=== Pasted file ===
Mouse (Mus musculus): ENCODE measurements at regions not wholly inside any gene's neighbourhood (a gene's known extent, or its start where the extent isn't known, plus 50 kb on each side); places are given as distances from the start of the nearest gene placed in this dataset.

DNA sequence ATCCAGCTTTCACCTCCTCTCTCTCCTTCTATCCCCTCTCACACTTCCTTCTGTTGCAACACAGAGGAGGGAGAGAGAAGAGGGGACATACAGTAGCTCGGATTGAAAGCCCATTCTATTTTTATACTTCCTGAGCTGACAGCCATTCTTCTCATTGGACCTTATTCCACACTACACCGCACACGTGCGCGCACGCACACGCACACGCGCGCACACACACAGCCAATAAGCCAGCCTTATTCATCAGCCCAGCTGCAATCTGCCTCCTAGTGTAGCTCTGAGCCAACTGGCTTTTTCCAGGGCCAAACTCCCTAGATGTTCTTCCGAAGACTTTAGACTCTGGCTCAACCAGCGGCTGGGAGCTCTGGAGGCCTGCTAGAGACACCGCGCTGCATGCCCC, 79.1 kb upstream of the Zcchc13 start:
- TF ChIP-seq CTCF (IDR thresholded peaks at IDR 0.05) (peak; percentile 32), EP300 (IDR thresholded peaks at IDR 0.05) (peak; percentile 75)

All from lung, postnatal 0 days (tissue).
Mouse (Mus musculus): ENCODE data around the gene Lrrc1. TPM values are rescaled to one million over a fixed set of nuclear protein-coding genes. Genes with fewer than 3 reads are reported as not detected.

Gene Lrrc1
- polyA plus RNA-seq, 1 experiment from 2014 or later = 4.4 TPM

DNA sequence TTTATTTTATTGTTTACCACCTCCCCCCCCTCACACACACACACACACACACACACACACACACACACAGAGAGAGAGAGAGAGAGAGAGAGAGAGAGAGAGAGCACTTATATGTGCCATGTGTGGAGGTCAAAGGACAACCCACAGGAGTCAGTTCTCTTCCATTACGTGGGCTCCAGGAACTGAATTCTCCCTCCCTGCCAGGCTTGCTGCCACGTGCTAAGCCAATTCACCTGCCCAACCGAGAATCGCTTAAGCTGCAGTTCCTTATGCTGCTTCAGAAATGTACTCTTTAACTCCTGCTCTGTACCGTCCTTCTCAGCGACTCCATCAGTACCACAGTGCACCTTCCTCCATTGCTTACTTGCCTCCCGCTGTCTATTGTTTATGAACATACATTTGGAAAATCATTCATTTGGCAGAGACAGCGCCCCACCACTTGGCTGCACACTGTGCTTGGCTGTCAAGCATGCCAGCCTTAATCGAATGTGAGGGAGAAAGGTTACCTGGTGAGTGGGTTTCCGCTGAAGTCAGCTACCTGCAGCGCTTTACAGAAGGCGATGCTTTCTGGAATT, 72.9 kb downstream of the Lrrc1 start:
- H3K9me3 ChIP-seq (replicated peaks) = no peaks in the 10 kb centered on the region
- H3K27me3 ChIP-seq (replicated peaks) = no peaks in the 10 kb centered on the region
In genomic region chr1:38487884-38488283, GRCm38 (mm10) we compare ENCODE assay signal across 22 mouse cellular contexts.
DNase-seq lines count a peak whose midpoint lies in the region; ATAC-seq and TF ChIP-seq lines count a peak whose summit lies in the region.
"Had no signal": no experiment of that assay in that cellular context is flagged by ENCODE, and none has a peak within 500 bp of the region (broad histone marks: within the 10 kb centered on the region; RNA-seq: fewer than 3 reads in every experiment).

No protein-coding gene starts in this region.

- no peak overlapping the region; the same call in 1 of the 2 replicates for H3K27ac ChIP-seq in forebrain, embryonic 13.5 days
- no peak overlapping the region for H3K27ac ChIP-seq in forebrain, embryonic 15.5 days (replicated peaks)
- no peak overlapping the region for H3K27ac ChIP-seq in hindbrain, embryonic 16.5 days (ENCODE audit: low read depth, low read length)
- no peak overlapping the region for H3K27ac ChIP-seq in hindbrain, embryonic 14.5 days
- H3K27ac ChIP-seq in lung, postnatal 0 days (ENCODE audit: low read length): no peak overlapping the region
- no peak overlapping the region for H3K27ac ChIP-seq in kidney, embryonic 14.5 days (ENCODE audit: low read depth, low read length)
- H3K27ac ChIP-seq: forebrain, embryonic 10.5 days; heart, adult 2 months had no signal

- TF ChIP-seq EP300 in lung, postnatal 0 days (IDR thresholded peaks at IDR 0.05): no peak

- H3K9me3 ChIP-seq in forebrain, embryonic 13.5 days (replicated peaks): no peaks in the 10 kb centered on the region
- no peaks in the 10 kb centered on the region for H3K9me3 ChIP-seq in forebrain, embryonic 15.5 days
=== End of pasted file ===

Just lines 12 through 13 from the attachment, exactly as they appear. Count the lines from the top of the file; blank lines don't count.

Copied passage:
DNase-seq lines count a peak whose midpoint lies in the region; ATAC-seq and TF ChIP-seq lines count a peak whose summit lies in the region.
"Had no signal": no experiment of that assay in that cellular context is flagged by ENCODE, and none has a peak within 500 bp of the region (broad histone marks: within the 10 kb centered on the region; RNA-seq: fewer than 3 reads in every experiment).